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Göteborg, Sweden

Himmelmann K.,Sahlgrenska Academy | Lindh K.,Regional Rehabilitation Center for Children and Adolescents | Hidecker M.J.C.,University of Central Arkansas
European Journal of Paediatric Neurology | Year: 2013

Background: Communication is often impaired in cerebral palsy (CP). Tools are needed to describe this complex function, in order to provide effective support. Aim: To study communication ability and the relationship between the Communication Function Classification System (CFCS) and CP subtype, gross motor function, manual ability, cognitive function and neuroimaging findings in the CP register of western Sweden. Methods: Sixty-eight children (29 girls), 14 with unilateral spastic CP, 35 with bilateral spastic CP and 19 with dyskinetic CP, participated. The CFCS, Gross Motor Function Classification System (GMFCS) and Manual Ability Classification System (MACS) levels, cognitive impairment and neuroimaging findings were recorded. Results: Half the children used speech, 32% used communication boards/books and 16% relied on body movements, eye gaze and sounds. Twenty-eight per cent were at the most functional CFCS level I, 13% at level II, 21% at level III, 10% at level IV and 28% at level V. CFCS levels I-II were found in 71% of children with unilateral spastic CP, 46% in bilateral spastic CP and 11% in dyskinetic CP (p = 0.03). CFCS correlated with the GMFCS, MACS and cognitive function (p < 0.01). Periventricular lesions were associated with speech and more functional CFCS levels, while cortical/subcortical and basal ganglia lesions were associated with the absence of speech and less functional CFCS levels (p < 0.01). Conclusion: Communication function profiles in CP can be derived from the CFCS, which correlates to gross and fine motor and cognitive function. Good communication ability is associated with lesions acquired early, rather than late, in the third trimester. © 2013 European Paediatric Neurology Society. Published by Elsevier Ltd. All rights reserved.

Wikstrom Shemer E.,Karolinska Institutet | Marschall H.U.,Sahlgrenska Academy | Ludvigsson J.F.,Karolinska University Hospital | Ludvigsson J.F.,Orebro University | Stephansson O.,Karolinska University Hospital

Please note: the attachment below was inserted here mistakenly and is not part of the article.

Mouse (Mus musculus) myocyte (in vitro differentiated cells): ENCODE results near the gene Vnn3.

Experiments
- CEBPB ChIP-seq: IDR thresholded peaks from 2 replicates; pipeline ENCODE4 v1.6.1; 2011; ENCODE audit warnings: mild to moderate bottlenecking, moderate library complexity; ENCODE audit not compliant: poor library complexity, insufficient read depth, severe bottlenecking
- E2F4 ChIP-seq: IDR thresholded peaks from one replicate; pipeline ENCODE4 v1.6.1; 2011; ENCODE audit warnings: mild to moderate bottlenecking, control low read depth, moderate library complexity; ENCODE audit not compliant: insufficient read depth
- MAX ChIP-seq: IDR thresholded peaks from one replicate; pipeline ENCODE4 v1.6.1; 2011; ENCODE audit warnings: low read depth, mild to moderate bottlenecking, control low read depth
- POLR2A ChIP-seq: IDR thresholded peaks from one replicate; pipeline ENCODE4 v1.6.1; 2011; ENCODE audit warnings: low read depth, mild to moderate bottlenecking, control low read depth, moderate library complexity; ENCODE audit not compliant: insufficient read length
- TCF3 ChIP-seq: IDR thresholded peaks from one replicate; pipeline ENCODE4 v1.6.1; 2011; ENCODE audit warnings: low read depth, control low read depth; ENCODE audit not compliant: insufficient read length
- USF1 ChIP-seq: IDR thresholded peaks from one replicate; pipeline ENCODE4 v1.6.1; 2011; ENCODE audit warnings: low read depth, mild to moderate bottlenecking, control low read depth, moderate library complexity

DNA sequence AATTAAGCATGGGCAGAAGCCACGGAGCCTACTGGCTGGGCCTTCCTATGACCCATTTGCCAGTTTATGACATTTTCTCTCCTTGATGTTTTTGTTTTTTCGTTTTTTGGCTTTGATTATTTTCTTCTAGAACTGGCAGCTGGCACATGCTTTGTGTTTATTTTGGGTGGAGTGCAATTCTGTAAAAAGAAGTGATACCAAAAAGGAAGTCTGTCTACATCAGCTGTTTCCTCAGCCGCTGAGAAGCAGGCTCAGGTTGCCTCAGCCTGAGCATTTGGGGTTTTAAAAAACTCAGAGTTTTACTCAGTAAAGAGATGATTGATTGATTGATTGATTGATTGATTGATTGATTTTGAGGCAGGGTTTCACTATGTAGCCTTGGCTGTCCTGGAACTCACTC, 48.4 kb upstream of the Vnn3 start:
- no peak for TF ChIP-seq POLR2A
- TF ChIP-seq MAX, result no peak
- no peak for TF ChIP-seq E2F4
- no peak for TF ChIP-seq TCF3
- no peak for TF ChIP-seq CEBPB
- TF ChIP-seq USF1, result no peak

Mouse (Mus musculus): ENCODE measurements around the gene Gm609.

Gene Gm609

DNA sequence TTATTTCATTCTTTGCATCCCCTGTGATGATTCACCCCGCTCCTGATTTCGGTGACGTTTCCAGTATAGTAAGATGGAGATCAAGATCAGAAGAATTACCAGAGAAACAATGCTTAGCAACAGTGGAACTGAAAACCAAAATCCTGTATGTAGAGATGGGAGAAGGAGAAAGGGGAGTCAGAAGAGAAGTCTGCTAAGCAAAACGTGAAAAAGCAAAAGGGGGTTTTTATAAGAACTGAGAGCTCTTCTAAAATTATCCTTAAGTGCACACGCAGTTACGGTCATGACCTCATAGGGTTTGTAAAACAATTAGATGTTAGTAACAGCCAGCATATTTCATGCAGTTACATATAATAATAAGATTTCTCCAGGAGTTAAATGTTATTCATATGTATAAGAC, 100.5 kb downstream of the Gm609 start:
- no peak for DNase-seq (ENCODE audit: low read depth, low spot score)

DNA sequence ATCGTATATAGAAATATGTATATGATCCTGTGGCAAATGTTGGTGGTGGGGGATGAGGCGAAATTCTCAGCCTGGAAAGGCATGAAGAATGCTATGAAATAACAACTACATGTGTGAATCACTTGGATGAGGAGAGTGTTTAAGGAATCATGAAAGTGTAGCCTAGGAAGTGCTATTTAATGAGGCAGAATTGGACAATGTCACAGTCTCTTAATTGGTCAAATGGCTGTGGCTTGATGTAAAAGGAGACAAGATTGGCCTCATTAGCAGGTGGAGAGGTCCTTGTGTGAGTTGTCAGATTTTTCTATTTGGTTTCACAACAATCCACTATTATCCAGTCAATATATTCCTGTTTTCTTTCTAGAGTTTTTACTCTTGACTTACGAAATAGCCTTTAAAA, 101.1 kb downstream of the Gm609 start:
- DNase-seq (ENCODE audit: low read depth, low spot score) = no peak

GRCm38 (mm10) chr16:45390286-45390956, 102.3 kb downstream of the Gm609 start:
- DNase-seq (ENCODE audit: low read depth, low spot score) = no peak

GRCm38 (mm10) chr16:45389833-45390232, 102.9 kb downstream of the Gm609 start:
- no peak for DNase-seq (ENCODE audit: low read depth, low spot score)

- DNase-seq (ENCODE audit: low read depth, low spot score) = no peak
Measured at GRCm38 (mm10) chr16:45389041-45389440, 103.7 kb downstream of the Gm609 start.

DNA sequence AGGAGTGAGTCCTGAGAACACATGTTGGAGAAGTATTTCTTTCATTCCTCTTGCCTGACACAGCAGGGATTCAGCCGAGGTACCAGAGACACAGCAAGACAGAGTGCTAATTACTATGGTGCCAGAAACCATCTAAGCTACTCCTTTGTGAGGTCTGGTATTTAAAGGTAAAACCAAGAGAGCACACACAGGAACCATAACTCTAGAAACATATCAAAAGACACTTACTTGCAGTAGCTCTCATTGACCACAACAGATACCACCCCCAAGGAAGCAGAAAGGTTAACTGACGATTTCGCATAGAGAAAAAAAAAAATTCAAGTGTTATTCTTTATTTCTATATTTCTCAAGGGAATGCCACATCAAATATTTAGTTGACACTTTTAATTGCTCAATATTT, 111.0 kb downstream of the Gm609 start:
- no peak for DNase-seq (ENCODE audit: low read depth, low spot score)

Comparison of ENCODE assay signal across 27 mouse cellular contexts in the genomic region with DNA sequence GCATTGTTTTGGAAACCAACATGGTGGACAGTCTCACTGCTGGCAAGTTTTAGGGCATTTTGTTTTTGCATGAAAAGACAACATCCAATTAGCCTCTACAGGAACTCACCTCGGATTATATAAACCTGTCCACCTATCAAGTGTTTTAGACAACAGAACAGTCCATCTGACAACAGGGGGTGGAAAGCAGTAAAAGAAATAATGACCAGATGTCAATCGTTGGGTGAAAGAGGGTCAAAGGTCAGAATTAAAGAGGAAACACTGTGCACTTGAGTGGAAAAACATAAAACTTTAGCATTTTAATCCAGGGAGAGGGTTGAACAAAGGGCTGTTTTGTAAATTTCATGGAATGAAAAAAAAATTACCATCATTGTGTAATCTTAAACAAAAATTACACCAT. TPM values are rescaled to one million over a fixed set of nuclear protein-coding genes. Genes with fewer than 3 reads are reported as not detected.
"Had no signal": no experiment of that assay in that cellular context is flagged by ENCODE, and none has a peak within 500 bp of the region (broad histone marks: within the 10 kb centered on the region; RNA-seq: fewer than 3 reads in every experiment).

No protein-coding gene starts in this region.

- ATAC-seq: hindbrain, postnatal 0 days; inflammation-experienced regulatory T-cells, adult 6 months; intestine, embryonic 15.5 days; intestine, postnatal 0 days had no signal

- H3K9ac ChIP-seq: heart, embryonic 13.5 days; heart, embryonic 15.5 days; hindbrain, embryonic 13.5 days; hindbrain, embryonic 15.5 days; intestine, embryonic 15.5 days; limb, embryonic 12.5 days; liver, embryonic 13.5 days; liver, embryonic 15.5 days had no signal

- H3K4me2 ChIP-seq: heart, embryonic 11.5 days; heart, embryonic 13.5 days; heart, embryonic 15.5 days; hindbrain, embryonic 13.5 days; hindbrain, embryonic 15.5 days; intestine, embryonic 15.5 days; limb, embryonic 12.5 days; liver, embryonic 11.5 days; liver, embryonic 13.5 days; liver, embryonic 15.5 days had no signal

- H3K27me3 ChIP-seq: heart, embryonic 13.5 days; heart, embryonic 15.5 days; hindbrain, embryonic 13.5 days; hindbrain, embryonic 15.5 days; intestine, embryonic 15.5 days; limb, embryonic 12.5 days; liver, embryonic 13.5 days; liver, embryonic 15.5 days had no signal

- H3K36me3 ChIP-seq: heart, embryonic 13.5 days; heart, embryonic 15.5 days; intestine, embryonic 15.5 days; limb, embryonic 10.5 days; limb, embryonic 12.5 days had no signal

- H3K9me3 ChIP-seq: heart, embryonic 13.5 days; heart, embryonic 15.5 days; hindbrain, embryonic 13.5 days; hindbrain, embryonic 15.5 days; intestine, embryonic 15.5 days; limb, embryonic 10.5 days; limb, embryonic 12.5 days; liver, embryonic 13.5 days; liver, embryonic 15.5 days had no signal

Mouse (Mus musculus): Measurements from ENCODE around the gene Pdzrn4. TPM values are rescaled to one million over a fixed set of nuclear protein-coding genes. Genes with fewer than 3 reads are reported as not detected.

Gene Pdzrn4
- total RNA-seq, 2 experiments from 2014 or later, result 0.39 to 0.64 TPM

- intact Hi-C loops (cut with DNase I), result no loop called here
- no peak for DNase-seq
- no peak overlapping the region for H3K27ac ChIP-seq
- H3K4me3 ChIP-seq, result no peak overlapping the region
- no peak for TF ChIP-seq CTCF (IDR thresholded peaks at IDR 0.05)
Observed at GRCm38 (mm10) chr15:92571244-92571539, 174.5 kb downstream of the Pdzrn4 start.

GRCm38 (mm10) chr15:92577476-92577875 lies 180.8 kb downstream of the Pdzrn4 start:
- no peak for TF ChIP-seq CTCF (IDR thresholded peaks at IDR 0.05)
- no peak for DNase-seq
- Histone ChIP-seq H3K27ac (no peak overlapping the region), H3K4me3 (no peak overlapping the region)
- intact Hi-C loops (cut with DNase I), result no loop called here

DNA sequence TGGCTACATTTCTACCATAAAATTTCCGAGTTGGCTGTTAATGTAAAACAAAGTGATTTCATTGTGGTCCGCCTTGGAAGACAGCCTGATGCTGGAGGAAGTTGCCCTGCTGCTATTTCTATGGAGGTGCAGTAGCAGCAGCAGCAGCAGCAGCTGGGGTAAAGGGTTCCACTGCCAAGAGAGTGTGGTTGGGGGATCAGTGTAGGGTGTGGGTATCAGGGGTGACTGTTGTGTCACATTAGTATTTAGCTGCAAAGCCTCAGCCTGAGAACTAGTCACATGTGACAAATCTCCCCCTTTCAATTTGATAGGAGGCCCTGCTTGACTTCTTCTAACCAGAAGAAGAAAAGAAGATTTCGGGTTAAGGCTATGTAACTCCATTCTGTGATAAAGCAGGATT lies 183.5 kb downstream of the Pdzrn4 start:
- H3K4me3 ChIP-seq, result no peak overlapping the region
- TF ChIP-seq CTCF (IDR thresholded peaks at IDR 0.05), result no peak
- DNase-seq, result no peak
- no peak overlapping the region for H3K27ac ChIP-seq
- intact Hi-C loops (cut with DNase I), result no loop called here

BJOG: An International Journal of Obstetrics and Gynaecology | Year: 2013

Objective To determine the risk for adverse pregnancy and fetal outcomes in intrahepatic cholestasis of pregnancy (ICP). Design Population-based cohort study. Setting Swedish Medical Birth Register (MBR) 1997-2009. Population A total of 1 213 668 singleton deliveries. Methods Linkage of Hospital Discharge Register for exposure (ICP; n = 5477) with MBR for covariates. Main outcome measures Gestational diabetes, pre-eclampsia, prematurity, and stillbirth. Results Intrahepatic cholestasis (ICP) was diagnosed in 0.32-0.58% of all pregnancies, with an increasing trend until 2005 (P < 0.0001). Compared with women who did not have ICP, women with ICP were more likely to have gestational diabetes (adjusted odds ratio, aOR, 2.81; 95% CI 2.32-3.41) and pre-eclampsia (aOR 2.62, 95% CI 2.32-2.78). Women with ICP were also more likely to have spontaneous (aOR 1.60, 95% CI 1.47-1.93) and iatrogenic (aOR 5.95, 95% CI 5.23-6.60) preterm delivery, with increased rates of induction of labour (aOR 11.76, 95% CI 11.04-11.62). However, this actively managed cohort of ICP cases was not at increased risk of stillbirth (aOR 0.92, 95% CI 0.52-1.62). Infants in ICP deliveries were more likely to have a low (<7) 5-minute Apgar score (aOR 1.45, 95% CI 1.14-1.85) and be large for gestational age at birth (aOR 2.27, 95% CI 2.02-2.55). Conclusions Over time, a greater proportion of Swedish pregnant women have received a diagnosis of ICP, probably because of an increased awareness of the disorder. Our data confirm an increased risk of preterm delivery, but not of stillbirth, in actively managed ICP. The high rates of gestational diabetes and pre-eclampsia are new findings, and need to be considered in the management of ICP pregnancies. © 2013 The Authors BJOG An International Journal of Obstetrics and Gynaecology © 2013 RCOG.

Lorentzon M.,Sahlgrenska Academy | Cummings S.R.,University of California at San Francisco
Journal of Internal Medicine | Year: 2015